• Finger in the Mail: Truth in Television, after the death of Catherine Eddowes, Gull removes her kidney post-mortem, has Netley write the famous "From Hell" letter and sends it by mail to George Lusk of the Whitechapel Vigilance Committee. Of all the many letters claiming to be from the killer, this is unsurprisingly, the only one serious researchers consider to have sound claims as coming from the real culprit.
  • Footnote Fever: The collected editions has a detailed set of annotations written by Moore himself going into exhaustive detail about the painstaking research he had conducted, pointing out every bit of Artistic License he had taken and the factual basis for even the most minute subplots and connections.
  • Framing the Guilty Party: In retaliation for an insult, Phony Psychic Lees claims to have visions of Gull committing the Whitechapel murders. He turns out to be Right for the Wrong Reasons, which still haunts him years later.
  • Funetik Aksent: Thick London accents get written into the dialogue.
  • Gainax Ending: The last chapter (not including the epilogue) features Gull going on an elaborate spiritual journey, traveling back and forth in time, before seemingly reaching the source of all enlightenment... only to be confronted by a woman who may or may not be Mary Kelly having fled to Ireland who tells him to go back to hell.
    Alan Moore's annotation for the scene: The cryptic scene upon page 23 must go without an explanation for the moment. Work it out yourself.
  • Gayngst: Prince Albert displays some.
  • Genre Roulette: Done subtly. In keeping with Moore's (and Dr. Gull's) view of history as a complex multi-faceted structure that can be viewed and understood from multiple angles and perspectives, the story sometimes seems to shift genres depending on whose viewpoint we're seeing. To whit: from Abberline's perspective, the story comes off as a more-or-less standard Police Procedural following the heroic detective pursuing the evil serial killer; from the prostitutes' perspective, it's a gritty crime drama following the daily struggle to survive in the seedy underbelly of London; from Walter Sickert's perspective, it's a personal drama about middle-class Victorian life; and from Gull's perspective, it's experimental speculative fiction incorporating concepts like mysticism, predestination and time travel. note 
  • Giggling Villain: Gull likes to punctuate his sentences with light laughter when he is in a good mood, to the point that it's a Verbal Tic.
  • Go Among Mad People: Annie Crook suffers a particularly unsettling case of this. She is a sane woman in an asylum...until Gull makes her insanity authentic by surgically removing her thyroid, thus ensuring that no one will believe her stories about having her baby taken away from her.
  • Go Mad from the Revelation:
    • Netley undergoes this during their tour of London chapter with the former starting to realize that he is Alone with the Psycho as he starts talking about all kinds of masonic symbols and associations that connect London together. When he tries to back out, Gull forces him to look at the horse's herald and realize that it too had an emblem and this scares Netley into serving Gull.
    • The appendix "Dance of the Gull-catchers" describes the Jack the Ripper killings as something that makes people crazy since the crime is impossible to solve, and how most theories and attempts to solve the murder only contribute to the legend of the killer rather than provide genuine investigation:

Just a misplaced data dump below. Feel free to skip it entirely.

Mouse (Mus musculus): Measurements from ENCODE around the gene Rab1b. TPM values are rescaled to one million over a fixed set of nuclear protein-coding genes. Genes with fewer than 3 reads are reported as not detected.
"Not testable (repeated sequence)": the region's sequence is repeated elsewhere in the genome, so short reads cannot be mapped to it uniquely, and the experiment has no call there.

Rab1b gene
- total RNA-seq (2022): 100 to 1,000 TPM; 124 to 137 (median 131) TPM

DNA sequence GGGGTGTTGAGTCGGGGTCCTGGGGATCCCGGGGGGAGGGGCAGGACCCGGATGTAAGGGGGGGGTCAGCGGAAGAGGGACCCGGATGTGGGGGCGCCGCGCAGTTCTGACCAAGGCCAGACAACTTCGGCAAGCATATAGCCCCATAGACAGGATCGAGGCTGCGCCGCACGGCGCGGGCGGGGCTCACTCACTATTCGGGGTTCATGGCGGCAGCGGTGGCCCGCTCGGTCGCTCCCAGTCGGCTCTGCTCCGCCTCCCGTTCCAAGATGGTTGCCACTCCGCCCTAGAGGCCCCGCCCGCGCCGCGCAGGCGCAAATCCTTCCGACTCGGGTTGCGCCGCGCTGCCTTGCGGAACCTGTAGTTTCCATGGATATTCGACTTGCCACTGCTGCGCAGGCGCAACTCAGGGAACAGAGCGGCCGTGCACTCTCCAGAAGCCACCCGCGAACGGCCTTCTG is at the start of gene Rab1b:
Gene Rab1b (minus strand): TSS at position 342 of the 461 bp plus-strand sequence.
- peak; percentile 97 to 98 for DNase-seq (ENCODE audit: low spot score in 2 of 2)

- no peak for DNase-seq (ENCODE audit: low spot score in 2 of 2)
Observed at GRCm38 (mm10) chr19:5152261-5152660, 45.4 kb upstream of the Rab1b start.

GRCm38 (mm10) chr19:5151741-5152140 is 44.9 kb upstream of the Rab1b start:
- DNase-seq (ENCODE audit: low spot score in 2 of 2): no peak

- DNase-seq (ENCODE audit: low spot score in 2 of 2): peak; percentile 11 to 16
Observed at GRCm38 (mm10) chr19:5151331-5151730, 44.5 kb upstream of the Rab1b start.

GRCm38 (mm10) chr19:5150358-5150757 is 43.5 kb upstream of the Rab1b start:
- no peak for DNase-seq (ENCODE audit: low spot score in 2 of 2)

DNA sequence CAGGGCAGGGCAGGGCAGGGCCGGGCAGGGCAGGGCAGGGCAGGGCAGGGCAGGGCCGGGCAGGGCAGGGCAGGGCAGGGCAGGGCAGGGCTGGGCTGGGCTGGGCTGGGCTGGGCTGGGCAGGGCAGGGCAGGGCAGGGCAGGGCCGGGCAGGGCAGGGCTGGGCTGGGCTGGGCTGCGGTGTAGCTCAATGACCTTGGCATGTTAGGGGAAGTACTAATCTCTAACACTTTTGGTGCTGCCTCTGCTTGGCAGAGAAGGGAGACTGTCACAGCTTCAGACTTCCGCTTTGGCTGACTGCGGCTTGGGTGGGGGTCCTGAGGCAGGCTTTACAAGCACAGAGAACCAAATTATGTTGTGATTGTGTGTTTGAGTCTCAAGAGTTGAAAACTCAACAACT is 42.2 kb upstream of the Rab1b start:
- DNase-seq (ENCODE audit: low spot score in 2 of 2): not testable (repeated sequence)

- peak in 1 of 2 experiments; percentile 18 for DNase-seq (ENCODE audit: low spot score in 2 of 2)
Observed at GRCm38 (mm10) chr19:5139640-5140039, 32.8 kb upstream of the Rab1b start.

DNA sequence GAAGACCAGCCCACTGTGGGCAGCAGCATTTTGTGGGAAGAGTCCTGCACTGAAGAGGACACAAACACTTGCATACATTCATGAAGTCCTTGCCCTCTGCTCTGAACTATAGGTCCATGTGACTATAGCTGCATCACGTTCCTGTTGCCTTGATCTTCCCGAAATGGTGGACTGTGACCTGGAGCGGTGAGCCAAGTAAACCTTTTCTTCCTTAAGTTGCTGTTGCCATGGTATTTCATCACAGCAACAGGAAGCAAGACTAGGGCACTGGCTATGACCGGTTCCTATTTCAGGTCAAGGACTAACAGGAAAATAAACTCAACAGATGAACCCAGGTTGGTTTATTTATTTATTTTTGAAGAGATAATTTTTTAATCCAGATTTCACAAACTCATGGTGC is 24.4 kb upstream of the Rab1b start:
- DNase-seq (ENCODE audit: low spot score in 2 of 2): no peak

"Koch's Snowflake begins with an equilateral triangle, which can be contained within a circle, just as the murders are constrained to Whitechapel 2nd Autumn, 1888. Next, half-sized triangles are added to the triangles' three sides. Quarter-sized triangles are added to the new shape's twelve sides, and so on. Eventually, the snowflake's edge becomes so crinkly and complex that its length, theoretically, is Infinite. Its AREA, however, never exceeds the initial circle. Likewise, each new book provides fresh details, finer crennelations of the subject's edge. Its area however can't extend past the initial circle: Autumn 1888, Whitechapel. What have we to look forward to? Abberline's school nickname or the make of Mary Kelly's shoes? Koch's snowflake: gaze upon it, Ripperologists, and shiver. The complex phantom we project. That alone, we know is real. The actual killer's gone, unglimpsed, might as well not have been there at all."
  • Government Conspiracy: The murders were ordered by Queen Victoria and covered up by Cabinet government and police figures.
  • Greater-Scope Villain:
    • Queen Victoria, who orders the murders, and the Freemasons who help cover Gull's tracks.
    • Gull is also a greater evil in the story as he inspired several British serial killers, such as Sutcliffe and Brady, in addition to his crimes.
  • Hallucinations: These play a large part in Gull's story. Or maybe they are more than hallucinations?
  • Hero Antagonist: Abberline.
  • Historical Domain Character: Damn near everyone, right down to random background characters on the street. Pretty much everyone of historical significance who was alive at the time, including , Oscar Wilde, the Elephant Man, Aleister Crowley, and Adolf Hitler's parents make an appearance.
  • Historical Person Punchline: In one scene, Abberline has a brief conversation with a young boy named "Alexander" who believes in magic, and flat-out tells Abberline that he's wrong for doubting the supernatural. Though the scene itself doesn't quite make it clear, the appendix reveals that the young boy is a young Aleister Crowley, who was born "Edward Alexander Crowley" before changing his name to "Aleister" as an adult.